Re: A Sad Day for Canada (1)

Crosshair84 (2598247) | about a year and a half ago | (#43169811)

You remember incorrectly. By the end of the 19th century Unionization was still in the single digits percentage wise, perhaps low double digits in some places. They were in no position to make such demands. Just look at the 3rd world today. Why do children there work? Because ALL the parents suck? Or is it because they are so poor that if the children don't work, the family starves.

They had nothing to do with the 40 hour week either. That was part of the natural progression of rising wages and people choosing to work fewer hours and employers accommodating this. The much more heavily Unionized European workers had their wages rise slower and got the 8 hour day much later than their effectively non-unionized american counterparts.

You, by contract, whitewash the blatant racism of Labor Unions that continues to this day, whose efforts to keep blacks from competing for the jobs of whites kept so many on the sharecropping plantation and keep so many blacks today unemployed.

They were called "robber barons" by their competitors, whom they drove out of business by increasing productivity and efficiency. Labor unions by contrast produce nothing, they are pure parasites on the productive sector of the economy. They don't produce a single bushel of what, a single car, a single drop of oil.

The 19th century Socialist talking points are worthless because they don't match reality. I've already cited a well researched book on the subject and that view is gaining traction with historians because the evidence is too overwhelming.

The Free Market: Fallacies and Facts | Thomas E. Woods, Jr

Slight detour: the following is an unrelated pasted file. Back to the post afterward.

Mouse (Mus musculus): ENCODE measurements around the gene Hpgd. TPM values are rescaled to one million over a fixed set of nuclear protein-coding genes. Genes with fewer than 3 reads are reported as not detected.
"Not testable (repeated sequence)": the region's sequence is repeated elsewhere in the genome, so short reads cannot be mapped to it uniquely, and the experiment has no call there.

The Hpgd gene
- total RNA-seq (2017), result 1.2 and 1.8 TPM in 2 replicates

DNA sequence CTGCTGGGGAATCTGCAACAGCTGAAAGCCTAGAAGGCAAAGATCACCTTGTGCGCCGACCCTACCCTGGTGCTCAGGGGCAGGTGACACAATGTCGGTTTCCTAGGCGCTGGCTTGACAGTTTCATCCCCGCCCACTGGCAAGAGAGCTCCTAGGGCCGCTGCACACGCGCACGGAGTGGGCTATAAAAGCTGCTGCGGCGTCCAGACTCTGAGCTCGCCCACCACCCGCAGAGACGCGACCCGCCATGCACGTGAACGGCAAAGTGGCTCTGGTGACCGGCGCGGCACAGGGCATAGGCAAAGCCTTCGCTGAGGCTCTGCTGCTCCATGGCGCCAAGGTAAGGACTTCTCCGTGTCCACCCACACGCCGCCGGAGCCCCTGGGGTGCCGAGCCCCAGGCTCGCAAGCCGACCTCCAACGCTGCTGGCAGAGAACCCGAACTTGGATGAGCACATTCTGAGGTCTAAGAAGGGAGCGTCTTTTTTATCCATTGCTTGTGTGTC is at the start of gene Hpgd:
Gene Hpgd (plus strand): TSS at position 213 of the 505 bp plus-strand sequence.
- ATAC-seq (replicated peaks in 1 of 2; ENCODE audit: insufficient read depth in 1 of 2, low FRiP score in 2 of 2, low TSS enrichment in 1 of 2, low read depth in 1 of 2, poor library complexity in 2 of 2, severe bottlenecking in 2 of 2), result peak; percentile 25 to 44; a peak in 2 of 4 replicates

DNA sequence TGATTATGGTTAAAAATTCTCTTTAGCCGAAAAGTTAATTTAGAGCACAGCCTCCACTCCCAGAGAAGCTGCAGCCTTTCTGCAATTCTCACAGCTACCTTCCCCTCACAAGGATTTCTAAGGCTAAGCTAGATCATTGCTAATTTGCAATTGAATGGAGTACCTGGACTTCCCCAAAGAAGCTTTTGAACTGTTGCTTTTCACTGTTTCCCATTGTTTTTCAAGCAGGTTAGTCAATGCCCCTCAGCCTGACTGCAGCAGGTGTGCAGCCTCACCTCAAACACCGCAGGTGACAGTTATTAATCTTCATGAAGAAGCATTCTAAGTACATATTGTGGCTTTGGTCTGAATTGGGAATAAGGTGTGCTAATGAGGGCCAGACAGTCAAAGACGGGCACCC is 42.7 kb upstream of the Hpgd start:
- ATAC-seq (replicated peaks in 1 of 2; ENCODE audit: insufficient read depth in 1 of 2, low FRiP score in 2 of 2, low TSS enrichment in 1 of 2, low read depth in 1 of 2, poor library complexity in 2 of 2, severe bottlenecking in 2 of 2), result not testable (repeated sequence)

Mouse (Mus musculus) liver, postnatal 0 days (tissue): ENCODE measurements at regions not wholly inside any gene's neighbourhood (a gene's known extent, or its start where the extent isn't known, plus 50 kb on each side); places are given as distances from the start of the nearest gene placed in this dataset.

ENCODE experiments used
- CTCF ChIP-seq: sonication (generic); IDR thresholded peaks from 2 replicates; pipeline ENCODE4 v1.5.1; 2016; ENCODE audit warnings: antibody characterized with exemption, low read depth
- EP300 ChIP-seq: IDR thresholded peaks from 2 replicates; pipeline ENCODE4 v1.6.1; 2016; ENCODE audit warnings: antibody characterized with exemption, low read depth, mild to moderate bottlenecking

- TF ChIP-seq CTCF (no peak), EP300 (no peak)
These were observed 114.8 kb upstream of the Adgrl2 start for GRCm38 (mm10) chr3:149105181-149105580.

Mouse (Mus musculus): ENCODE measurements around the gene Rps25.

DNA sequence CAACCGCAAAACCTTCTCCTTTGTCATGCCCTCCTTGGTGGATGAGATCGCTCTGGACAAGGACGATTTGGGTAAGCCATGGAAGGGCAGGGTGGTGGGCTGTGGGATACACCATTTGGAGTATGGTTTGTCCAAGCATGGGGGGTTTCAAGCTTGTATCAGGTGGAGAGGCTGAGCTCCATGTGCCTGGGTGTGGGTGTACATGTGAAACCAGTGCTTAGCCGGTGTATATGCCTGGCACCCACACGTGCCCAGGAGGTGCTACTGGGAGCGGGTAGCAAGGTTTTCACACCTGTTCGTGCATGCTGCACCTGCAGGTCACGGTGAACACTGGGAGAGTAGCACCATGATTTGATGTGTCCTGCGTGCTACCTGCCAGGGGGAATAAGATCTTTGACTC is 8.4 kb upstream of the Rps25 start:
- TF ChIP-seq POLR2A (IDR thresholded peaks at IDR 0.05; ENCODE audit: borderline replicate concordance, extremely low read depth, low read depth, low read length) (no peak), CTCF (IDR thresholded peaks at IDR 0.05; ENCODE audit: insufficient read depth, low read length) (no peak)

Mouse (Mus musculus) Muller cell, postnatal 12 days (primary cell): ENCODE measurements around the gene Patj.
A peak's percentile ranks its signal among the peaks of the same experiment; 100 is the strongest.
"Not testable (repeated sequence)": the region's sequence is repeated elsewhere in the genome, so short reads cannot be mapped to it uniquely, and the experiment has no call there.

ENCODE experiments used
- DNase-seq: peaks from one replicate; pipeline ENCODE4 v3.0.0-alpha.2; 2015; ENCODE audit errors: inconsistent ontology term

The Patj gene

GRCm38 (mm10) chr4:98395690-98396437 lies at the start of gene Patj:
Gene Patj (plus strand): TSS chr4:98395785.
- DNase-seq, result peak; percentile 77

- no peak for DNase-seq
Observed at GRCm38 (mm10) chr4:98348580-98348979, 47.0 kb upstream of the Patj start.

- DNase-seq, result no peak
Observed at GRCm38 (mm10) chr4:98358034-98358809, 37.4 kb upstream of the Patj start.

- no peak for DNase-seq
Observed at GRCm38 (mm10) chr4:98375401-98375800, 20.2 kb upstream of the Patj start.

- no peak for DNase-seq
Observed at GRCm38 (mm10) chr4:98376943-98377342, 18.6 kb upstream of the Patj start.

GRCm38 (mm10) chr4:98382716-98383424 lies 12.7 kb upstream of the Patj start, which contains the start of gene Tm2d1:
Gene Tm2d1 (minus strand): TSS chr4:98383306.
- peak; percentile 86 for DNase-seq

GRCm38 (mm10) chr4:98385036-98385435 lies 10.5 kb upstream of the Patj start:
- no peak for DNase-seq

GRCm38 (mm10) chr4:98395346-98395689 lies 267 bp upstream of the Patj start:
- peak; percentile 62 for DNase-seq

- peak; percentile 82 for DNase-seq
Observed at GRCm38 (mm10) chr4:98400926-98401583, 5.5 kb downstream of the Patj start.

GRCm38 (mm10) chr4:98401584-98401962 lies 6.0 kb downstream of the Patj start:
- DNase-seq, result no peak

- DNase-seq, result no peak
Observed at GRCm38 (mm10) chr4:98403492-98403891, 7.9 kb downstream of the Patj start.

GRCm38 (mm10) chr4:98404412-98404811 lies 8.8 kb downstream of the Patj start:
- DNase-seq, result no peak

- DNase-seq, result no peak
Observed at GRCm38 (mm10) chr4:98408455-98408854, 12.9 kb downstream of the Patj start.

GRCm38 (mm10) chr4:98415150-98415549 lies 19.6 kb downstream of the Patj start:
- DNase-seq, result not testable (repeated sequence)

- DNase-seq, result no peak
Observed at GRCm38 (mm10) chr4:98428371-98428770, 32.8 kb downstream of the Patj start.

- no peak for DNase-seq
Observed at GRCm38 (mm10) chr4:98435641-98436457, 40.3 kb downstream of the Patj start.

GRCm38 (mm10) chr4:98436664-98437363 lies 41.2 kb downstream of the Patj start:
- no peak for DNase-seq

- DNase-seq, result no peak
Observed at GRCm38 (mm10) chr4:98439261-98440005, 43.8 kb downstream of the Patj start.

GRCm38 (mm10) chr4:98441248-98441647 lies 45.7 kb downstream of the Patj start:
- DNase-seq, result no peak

http://www.youtube.com/watch?v=1jByMs8tKGI [youtube.com]

Re: A Sad Day for Canada (1)

jamstar7 (694492) | about a year and a half ago | (#43172933)

So you're saying that the Knights of Labor and other early trade unionists were against the 40 hour work week and wanted to work til they dropped? And it was only due to the kindhearted industrialists that we got the 40 hour work week, with time & a half after 40 hours for overtime pay? Care to explain to me why the Republicans, standardbearers of the corporations, want to eliminate overtime pay, the minimum wage, and just about every other social advance that built the middle class?

I don't know what you're smoking, but howcome you're not sharing? Or is that too socialist/communist/un-American for you?

Re: A Sad Day for Canada (1)

Crosshair84 (2598247) | about a year and a half ago | (#43181715)

Wow, way to construct a straw man.

Of course they weren't against the 40 hour week, but they didn't have anything meaningful to do with it, as evidenced by the much more heavily unionized European workers getting the 8 hour day long after American workers did. It was rising productivity made possible by the capitalists that enabled wages to rise to the point where workers had the option to accept more free time instead of higher wages. Workers were willing to accept slightly lower wages in exchange for an 8 hour day, so the capitalists did indeed freely oblige. Before that point, wages had not risen enough and people needed the extra income that working a 10 hour day brought them. Today I bet every single person would love to work a 20 hour week. The problem is that they couldn't life on the wages that a 20 hour week would bring them. Likewise in the early 19th century in regards to the 50 and 60 hour week.

Since you obviously don't read your history, what the labor unionists wanted was "8 hour day for 10 hour pay". THAT is why there was such "resistance" to the 8 hour day. Workers that wanted 8 hour day for 8 hour pay had no problem getting an 8 hour day.